A Lifetime Between Daylights

For two long, glorious weeks in New Zealand David Brown lives without thinking. He hikes, he fishes, he marvels at so much beauty in such a small space. He avoids newspapers, radios, televisions, computers, phones, anything that would connect him to the world, to other people. He can’t quite avoid everyone, but he keeps his interactions to the absolute minimum. When he says something, people are surprised at his accent. It’s all very soothing. He’s sleeping more, almost four hours a night; it feels sinful, indulgent. An orgy of sleep.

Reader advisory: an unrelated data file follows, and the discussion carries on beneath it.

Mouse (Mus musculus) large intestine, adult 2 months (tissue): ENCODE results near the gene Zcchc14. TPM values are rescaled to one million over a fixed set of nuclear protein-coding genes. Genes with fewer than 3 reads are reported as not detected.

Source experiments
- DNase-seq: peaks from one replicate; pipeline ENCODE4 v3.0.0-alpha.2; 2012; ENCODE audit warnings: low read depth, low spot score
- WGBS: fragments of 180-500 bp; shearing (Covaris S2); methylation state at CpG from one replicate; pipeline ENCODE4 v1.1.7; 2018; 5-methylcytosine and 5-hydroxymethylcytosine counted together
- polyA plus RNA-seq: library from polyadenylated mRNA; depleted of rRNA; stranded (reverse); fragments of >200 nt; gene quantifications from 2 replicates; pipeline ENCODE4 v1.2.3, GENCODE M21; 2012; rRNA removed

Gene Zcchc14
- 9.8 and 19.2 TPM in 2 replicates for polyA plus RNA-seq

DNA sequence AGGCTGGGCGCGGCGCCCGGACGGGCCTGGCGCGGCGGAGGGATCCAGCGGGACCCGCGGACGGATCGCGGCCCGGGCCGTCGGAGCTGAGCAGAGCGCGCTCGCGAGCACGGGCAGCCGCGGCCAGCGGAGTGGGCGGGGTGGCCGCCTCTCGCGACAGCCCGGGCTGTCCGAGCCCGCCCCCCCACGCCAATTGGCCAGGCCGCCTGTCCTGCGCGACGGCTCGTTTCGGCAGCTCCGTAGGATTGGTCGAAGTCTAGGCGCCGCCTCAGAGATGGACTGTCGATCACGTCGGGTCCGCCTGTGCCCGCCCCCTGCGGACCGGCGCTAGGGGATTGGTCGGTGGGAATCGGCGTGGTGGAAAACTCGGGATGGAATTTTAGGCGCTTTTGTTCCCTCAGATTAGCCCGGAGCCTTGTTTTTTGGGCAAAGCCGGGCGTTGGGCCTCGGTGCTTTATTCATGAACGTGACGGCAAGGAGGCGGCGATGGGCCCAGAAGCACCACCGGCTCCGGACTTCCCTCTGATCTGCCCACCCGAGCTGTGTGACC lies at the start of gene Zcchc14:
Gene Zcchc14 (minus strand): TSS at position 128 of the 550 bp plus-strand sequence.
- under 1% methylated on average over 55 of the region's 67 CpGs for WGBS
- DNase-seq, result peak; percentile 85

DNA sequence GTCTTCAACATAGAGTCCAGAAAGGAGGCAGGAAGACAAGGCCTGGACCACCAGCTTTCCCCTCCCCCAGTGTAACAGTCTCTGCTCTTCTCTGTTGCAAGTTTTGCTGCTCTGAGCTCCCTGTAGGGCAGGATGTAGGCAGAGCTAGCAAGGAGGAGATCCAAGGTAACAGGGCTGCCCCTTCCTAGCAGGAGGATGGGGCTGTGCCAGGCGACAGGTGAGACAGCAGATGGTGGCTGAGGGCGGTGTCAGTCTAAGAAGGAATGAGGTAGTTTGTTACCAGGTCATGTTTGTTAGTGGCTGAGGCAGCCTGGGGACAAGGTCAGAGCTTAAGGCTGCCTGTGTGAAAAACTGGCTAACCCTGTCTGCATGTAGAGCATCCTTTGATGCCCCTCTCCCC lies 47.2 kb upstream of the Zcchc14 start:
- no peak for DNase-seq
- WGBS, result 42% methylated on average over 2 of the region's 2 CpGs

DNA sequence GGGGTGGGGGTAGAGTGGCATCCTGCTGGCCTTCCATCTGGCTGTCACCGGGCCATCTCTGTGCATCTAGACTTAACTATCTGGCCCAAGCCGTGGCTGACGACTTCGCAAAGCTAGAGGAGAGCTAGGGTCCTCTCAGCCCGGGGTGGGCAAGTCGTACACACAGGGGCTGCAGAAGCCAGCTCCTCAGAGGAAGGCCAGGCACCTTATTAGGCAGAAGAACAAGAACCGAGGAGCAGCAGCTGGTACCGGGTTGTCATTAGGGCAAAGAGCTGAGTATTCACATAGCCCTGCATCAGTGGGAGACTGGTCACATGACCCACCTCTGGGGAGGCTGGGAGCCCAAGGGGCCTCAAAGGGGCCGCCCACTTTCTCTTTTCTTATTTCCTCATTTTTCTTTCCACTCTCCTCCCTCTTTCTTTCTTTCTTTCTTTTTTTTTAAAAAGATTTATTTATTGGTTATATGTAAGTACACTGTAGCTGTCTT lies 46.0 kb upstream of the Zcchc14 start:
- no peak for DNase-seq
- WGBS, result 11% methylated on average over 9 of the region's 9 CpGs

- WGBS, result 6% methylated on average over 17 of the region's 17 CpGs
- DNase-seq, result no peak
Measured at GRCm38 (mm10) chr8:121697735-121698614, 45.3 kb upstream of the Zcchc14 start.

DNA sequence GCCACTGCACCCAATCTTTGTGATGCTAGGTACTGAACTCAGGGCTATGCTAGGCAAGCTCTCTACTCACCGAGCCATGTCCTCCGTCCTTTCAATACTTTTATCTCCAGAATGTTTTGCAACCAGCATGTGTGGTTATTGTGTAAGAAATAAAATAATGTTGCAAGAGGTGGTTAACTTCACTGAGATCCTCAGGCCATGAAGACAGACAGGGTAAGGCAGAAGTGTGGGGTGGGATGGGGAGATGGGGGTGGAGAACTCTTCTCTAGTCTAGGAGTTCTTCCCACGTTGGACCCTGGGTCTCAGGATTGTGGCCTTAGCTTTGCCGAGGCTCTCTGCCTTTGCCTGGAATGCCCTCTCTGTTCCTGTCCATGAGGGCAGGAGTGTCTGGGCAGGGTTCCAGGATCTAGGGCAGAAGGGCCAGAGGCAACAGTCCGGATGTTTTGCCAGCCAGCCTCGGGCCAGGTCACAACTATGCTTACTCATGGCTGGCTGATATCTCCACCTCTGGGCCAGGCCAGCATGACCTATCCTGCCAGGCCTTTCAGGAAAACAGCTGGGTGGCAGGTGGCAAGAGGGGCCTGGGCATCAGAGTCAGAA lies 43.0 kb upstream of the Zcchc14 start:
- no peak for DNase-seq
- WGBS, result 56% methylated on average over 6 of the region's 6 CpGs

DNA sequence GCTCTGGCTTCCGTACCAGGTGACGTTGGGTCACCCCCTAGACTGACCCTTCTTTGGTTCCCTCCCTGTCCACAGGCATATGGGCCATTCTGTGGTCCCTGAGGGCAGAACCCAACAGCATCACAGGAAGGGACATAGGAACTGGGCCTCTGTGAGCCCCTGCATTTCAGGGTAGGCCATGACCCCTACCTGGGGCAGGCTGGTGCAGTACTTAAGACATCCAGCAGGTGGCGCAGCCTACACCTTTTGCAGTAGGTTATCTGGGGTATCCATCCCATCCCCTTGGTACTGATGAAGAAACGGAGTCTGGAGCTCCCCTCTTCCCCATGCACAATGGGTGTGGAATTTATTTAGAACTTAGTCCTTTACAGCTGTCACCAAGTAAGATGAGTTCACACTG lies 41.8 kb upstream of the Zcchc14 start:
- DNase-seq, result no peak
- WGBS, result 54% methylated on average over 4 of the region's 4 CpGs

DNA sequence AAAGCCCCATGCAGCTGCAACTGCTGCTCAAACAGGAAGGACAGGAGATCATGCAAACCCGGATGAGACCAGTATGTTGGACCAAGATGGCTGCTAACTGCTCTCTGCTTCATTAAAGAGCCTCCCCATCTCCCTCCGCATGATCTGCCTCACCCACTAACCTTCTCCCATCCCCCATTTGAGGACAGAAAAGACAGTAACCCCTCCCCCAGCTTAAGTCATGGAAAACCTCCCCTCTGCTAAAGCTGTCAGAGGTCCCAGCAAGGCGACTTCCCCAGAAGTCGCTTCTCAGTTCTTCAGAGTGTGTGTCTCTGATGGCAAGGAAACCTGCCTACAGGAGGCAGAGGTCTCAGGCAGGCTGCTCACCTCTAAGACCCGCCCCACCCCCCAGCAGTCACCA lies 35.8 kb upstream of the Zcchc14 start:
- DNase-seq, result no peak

Of course it can’t last. He’s hiking through the mountains feeling almost human again when he comes across the body, soaking wet from the spray of a waterfall. He knows it’s dead as soon as he sees it, right in his gut, doesn’t need to roll it over and look for what killed it, though he does, anyway, because what else can he do? He writes down everything he can for the police in Wellington.

He doesn’t get any sleep that night. In the susurrus of the city he hears a waterfall; the summer sweat on his face feels like so much spray on the face of a young woman dying in the mountains.